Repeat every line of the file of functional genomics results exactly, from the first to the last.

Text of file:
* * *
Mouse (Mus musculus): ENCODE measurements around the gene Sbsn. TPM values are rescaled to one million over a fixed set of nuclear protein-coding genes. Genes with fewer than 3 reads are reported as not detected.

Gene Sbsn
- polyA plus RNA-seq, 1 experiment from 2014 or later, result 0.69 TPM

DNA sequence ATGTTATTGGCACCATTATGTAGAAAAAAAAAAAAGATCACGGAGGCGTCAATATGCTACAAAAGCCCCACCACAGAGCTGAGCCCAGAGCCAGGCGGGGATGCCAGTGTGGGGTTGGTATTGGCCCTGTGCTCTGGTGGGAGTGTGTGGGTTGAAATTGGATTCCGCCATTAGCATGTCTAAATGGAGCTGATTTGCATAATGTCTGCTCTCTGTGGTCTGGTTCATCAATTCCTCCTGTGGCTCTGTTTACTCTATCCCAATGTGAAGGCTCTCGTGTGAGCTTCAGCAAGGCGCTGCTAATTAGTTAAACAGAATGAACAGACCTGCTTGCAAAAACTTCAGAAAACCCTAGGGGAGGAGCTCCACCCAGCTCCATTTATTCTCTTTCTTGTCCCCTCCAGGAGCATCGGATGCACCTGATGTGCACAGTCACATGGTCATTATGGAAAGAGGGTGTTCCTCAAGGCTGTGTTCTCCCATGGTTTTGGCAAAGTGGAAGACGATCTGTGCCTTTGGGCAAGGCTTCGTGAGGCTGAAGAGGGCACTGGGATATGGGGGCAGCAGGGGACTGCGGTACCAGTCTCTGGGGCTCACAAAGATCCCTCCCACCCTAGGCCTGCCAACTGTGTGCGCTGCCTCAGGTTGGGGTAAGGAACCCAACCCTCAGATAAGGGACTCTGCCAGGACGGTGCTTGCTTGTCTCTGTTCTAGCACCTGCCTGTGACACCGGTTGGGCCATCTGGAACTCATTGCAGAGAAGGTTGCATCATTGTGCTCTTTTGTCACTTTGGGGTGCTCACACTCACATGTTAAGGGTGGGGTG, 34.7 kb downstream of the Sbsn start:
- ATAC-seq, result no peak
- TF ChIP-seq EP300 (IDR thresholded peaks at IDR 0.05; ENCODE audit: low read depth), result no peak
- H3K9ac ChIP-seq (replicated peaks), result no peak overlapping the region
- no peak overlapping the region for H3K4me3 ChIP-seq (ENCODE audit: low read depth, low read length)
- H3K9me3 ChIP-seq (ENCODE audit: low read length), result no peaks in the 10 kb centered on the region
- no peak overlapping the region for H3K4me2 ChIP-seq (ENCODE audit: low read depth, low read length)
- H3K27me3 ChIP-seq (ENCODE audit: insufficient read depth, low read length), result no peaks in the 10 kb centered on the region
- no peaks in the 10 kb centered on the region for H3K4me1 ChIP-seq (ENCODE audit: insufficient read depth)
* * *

Mouse (Mus musculus): ENCODE measurements around the gene Sbsn. TPM values are rescaled to one million over a fixed set of nuclear protein-coding genes. Genes with fewer than 3 reads are reported as not detected.

Gene Sbsn
- polyA plus RNA-seq, 1 experiment from 2014 or later, result 0.69 TPM

DNA sequence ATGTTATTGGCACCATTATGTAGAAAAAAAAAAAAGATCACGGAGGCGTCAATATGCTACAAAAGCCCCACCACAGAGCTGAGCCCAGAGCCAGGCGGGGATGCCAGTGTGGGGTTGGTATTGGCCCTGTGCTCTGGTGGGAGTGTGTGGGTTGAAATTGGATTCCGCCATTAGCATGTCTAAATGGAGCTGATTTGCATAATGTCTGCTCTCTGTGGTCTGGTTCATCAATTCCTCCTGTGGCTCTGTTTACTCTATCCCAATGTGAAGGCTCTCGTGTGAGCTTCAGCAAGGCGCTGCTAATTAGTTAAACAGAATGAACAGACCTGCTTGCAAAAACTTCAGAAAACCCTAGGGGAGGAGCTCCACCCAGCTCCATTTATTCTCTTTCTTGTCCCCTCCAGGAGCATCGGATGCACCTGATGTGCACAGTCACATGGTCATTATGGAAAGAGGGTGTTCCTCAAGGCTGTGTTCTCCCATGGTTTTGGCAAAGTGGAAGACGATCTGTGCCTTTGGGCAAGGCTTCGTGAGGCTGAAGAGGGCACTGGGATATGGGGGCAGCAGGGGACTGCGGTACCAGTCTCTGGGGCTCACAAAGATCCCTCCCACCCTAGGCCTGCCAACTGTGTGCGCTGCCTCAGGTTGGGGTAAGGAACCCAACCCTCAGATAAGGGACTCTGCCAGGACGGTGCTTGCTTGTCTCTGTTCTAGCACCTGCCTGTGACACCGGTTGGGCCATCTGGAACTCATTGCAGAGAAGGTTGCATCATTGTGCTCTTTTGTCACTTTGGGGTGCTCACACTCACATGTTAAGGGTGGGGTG, 34.7 kb downstream of the Sbsn start:
- ATAC-seq, result no peak
- TF ChIP-seq EP300 (IDR thresholded peaks at IDR 0.05; ENCODE audit: low read depth), result no peak
- H3K9ac ChIP-seq (replicated peaks), result no peak overlapping the region
- no peak overlapping the region for H3K4me3 ChIP-seq (ENCODE audit: low read depth, low read length)
- H3K9me3 ChIP-seq (ENCODE audit: low read length), result no peaks in the 10 kb centered on the region
- no peak overlapping the region for H3K4me2 ChIP-seq (ENCODE audit: low read depth, low read length)
- H3K27me3 ChIP-seq (ENCODE audit: insufficient read depth, low read length), result no peaks in the 10 kb centered on the region
- no peaks in the 10 kb centered on the region for H3K4me1 ChIP-seq (ENCODE audit: insufficient read depth)